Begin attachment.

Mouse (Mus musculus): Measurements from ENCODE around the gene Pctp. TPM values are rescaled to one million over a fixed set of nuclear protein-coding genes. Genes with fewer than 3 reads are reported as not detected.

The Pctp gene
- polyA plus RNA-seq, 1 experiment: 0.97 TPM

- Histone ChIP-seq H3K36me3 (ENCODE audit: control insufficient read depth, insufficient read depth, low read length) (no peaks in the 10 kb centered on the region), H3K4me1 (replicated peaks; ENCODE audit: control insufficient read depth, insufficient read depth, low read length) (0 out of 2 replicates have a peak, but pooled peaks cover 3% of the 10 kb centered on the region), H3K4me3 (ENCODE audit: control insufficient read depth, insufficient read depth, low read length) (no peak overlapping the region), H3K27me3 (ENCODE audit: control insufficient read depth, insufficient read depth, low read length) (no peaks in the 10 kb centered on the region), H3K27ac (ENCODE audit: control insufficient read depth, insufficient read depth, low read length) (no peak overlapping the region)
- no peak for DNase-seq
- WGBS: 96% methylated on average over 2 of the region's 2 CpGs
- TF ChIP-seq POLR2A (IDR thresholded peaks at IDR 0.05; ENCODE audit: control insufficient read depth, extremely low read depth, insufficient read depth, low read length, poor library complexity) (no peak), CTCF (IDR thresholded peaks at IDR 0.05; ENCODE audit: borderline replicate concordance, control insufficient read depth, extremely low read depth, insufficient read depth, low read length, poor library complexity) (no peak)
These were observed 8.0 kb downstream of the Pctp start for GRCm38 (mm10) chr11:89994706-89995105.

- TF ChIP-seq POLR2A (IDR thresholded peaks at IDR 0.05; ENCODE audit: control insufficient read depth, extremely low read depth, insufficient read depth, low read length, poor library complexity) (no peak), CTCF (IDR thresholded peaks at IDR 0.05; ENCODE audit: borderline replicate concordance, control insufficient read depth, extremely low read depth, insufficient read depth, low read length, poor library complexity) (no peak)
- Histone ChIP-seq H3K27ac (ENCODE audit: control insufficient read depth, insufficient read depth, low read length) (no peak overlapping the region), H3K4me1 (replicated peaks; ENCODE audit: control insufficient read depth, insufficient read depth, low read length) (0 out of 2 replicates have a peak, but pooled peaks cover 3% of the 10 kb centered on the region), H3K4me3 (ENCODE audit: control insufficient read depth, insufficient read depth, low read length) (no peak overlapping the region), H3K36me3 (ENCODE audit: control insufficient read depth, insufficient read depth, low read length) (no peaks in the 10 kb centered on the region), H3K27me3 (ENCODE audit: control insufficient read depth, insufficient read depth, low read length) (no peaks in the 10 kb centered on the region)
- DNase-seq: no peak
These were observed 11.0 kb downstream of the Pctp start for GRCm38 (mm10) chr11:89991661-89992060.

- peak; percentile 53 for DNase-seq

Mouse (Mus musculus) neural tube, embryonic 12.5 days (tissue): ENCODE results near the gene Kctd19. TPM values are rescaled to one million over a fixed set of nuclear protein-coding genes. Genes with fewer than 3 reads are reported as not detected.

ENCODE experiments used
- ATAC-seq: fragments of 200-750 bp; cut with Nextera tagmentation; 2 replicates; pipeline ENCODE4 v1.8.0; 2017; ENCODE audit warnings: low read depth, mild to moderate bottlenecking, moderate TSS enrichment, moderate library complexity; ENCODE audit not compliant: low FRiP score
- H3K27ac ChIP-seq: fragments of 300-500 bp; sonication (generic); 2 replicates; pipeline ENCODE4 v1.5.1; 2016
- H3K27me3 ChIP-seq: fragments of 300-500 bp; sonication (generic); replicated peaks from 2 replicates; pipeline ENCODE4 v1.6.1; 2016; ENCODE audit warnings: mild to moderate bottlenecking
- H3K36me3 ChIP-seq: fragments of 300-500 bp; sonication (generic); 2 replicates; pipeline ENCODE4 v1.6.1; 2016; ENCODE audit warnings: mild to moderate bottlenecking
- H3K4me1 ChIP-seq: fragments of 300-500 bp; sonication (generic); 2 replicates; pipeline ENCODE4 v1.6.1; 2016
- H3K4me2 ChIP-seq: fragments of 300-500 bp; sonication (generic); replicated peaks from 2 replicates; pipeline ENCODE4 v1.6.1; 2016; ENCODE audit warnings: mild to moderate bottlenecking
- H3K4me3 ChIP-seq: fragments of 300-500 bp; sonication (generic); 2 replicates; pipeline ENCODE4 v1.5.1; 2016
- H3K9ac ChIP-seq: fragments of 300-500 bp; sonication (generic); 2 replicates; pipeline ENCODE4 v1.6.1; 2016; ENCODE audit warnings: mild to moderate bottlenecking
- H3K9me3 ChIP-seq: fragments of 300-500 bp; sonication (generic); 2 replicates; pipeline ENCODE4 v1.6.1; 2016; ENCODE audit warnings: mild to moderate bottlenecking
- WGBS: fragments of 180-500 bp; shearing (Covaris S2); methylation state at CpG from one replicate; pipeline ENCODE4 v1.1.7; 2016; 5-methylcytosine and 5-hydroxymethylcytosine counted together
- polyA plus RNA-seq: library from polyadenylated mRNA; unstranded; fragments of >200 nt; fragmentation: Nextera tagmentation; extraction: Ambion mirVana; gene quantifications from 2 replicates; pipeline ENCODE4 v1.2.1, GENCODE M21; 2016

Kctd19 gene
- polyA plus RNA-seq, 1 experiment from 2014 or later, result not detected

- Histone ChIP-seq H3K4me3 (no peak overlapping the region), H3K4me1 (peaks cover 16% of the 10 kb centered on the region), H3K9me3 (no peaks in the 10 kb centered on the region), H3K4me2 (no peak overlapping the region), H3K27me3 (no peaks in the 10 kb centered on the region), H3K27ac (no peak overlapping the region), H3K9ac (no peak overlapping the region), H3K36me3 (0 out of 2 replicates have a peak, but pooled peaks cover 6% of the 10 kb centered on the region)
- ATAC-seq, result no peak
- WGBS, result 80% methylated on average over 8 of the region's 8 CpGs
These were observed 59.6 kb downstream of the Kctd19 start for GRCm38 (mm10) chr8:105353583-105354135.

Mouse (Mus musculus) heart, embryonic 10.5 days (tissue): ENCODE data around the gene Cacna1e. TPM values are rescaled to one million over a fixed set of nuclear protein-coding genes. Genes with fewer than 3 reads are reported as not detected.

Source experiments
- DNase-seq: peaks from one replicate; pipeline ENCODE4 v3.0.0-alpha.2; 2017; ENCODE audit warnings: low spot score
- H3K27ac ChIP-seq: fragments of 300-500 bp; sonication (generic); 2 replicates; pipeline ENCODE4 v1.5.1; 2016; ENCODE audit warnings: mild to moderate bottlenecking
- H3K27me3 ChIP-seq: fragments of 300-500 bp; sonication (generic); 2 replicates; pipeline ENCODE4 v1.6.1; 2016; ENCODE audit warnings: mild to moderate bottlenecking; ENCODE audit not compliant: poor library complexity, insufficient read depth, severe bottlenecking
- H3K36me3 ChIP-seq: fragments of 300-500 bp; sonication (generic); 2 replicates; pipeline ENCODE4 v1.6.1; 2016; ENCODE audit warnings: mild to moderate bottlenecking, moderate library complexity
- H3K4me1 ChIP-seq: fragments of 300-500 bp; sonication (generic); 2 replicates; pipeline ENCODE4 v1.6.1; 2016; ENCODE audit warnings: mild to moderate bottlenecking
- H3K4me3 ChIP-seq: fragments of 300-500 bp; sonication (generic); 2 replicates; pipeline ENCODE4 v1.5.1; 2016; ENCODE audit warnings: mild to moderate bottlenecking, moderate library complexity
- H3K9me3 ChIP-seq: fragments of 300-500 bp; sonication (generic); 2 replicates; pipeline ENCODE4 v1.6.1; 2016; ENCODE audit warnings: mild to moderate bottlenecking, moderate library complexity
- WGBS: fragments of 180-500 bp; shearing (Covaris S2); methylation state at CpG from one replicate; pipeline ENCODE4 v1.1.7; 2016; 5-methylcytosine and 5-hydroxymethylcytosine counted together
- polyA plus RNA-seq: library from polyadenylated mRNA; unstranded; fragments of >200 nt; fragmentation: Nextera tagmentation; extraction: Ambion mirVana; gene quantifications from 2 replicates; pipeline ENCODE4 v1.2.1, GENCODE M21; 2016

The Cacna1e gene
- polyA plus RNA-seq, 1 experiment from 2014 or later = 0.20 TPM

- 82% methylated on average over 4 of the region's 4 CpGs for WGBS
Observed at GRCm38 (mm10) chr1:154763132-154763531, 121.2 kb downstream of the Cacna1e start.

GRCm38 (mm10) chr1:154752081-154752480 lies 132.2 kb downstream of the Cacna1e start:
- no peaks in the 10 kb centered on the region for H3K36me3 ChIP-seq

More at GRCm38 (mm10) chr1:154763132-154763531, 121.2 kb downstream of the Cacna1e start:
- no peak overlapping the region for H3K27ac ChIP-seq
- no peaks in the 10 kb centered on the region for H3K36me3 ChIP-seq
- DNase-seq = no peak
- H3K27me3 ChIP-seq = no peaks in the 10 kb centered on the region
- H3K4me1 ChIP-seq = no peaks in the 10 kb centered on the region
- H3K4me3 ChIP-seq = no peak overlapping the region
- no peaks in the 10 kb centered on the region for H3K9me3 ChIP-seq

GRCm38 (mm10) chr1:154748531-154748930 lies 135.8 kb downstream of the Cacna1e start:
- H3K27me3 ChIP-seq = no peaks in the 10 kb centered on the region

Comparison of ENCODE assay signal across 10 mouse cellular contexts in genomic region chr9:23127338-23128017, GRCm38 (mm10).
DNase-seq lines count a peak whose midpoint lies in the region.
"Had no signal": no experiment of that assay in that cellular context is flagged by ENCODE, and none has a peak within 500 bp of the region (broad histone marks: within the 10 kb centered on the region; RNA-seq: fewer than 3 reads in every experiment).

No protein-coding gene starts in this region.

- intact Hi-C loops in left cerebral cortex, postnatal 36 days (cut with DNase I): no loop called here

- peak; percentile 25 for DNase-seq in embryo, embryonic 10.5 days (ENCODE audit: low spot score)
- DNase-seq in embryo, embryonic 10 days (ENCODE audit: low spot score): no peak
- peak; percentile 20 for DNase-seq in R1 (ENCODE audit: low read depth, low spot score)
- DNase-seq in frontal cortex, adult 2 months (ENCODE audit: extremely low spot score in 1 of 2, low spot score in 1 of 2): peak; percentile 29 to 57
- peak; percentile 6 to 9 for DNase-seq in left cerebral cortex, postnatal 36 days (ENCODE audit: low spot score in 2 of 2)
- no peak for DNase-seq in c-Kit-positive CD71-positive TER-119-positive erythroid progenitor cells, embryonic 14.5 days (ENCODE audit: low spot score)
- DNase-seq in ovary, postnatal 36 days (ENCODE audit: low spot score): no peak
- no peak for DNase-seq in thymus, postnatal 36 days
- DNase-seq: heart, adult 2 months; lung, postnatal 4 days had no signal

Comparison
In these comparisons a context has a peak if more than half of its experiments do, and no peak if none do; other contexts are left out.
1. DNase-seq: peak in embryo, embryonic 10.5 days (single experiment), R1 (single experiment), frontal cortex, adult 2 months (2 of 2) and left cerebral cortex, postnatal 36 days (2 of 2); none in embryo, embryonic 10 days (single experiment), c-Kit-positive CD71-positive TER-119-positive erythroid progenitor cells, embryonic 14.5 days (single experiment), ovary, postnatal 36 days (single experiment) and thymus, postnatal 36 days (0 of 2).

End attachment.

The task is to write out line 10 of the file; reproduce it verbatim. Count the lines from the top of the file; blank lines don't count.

- Histone ChIP-seq H3K27ac (ENCODE audit: control insufficient read depth, insufficient read depth, low read length) (no peak overlapping the region), H3K4me1 (replicated peaks; ENCODE audit: control insufficient read depth, insufficient read depth, low read length) (0 out of 2 replicates have a peak, but pooled peaks cover 3% of the 10 kb centered on the region), H3K4me3 (ENCODE audit: control insufficient read depth, insufficient read depth, low read length) (no peak overlapping the region), H3K36me3 (ENCODE audit: control insufficient read depth, insufficient read depth, low read length) (no peaks in the 10 kb centered on the region), H3K27me3 (ENCODE audit: control insufficient read depth, insufficient read depth, low read length) (no peaks in the 10 kb centered on the region)